Most UN staff have contracts ranging from a few months to five years. A minority have permanent or continuing contracts. There are two major categories of staff, Professional (P) and the mainly secretarial General Services (GS). The Professional entry level is P-1 and goes up to P-5. Above that are two Director levels, D1 and D2 (the latter being more senior), and then the political appointee levels of Assistant-Secretary-General (ASG) and the more senior Under-Secretary-General (USG). The General Service ranks also ascend numerically and those who qualify can move up into the Professional ranks. The charts below show the June 2015 breakdown of all UN staff by entity and location.
UN ENTITY TOTAL STAFF %
Secretariat 41 081 54.0
UNICEF 12 386 16.3
UNHCR 9 728 12.8
UNDP 7 456 9.8
UNFPA 2 621 3.4
UNOPS 1 009 1.3
UN-Women 816 1.1
ITC 298 0.4
UNJSPF 240 0.3
UNRWA 144 0.2
UNU 123 0.2
ICJ 117 0.2
ICSC 56 0.1
UNITAR 40 0.1
Total 76 115 100.0
Where 41,081 UN staff were posted as of 30 June 2015
Duty station Country # Staff
New York United States 6 545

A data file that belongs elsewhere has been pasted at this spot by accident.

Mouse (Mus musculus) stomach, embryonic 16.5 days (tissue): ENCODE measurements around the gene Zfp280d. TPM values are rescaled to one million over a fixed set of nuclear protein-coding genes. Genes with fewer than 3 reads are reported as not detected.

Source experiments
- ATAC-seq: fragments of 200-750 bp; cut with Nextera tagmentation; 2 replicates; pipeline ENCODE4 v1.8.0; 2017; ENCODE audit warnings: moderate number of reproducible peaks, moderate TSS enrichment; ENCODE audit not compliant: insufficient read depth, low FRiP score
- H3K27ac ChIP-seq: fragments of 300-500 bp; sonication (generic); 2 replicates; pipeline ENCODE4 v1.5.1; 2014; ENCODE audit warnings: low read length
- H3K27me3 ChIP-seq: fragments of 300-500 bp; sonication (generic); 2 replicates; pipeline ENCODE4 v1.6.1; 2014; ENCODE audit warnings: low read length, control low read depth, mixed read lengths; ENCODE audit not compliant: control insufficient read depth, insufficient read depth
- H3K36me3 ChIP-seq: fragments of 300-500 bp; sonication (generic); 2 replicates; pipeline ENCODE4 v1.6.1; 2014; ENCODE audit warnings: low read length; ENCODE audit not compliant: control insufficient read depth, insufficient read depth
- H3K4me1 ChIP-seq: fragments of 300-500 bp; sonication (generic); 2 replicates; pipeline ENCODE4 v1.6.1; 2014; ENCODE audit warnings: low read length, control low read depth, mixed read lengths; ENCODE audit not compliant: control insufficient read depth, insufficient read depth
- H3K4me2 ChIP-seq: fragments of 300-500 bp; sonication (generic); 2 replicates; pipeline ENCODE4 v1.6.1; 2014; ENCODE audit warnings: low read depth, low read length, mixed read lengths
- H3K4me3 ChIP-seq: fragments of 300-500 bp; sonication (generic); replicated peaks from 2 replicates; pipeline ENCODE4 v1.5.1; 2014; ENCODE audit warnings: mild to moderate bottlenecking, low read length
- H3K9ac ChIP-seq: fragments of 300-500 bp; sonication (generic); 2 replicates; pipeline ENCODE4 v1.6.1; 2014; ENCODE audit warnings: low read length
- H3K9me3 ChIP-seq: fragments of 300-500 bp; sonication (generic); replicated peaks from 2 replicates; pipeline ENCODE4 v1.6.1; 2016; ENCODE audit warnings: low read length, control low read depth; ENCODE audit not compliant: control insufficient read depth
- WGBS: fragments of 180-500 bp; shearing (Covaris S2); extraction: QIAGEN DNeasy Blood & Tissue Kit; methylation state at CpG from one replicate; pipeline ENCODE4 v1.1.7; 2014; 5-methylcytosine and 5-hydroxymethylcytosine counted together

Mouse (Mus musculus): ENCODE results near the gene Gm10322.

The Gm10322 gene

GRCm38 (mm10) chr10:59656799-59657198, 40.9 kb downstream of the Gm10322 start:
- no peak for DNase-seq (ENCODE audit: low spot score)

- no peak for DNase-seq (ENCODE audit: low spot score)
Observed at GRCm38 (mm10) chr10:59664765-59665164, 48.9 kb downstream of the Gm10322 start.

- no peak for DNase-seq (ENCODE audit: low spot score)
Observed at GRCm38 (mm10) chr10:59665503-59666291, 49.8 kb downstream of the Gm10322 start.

Geneva Switzerland 3 459
Nairobi Kenya 1 836
El Fasher Sudan 1 710
Vienna Austria 1 156
Port-au-Prince Haiti 1 101
Juba South Sudan 1 090
Monrovia Liberia 1 041
Goma DR of Congo 988
Kabul Afghanistan 938
Addis Ababa Ethiopia 899
Naqoura Lebanon 861
Bamako Mali 819
Kinshasa DR of Congo 806
19 December 2016: In a resolution on the United Nations Joint Staff Pension Fund the General Assembly expresses concern that it suffered $3.4 billion in losses due to foreign exchange factors during the 2014-2015 biennium. It urges the Secretary-General to "employ suitable procedures and tools to mitigate foreign exchange losses as well as develop an internal mechanism to monitor, evaluate and manage" such losses or gains.
Vacant Posts, Anti-Corruption Policy: The resolution notes with "serious concern the high number of vacant posts in the Investment Management Division, in particular at the managerial and senior levels, and in this regard requests the Secretary-General to take appropriate measures to fill all vacant posts, as a matter of priority." It welcomes the development of the anti-fraud and anti-corruption policy for the Investment Management Division, and in this regard requests the Secretary-General to ensure its full implementation.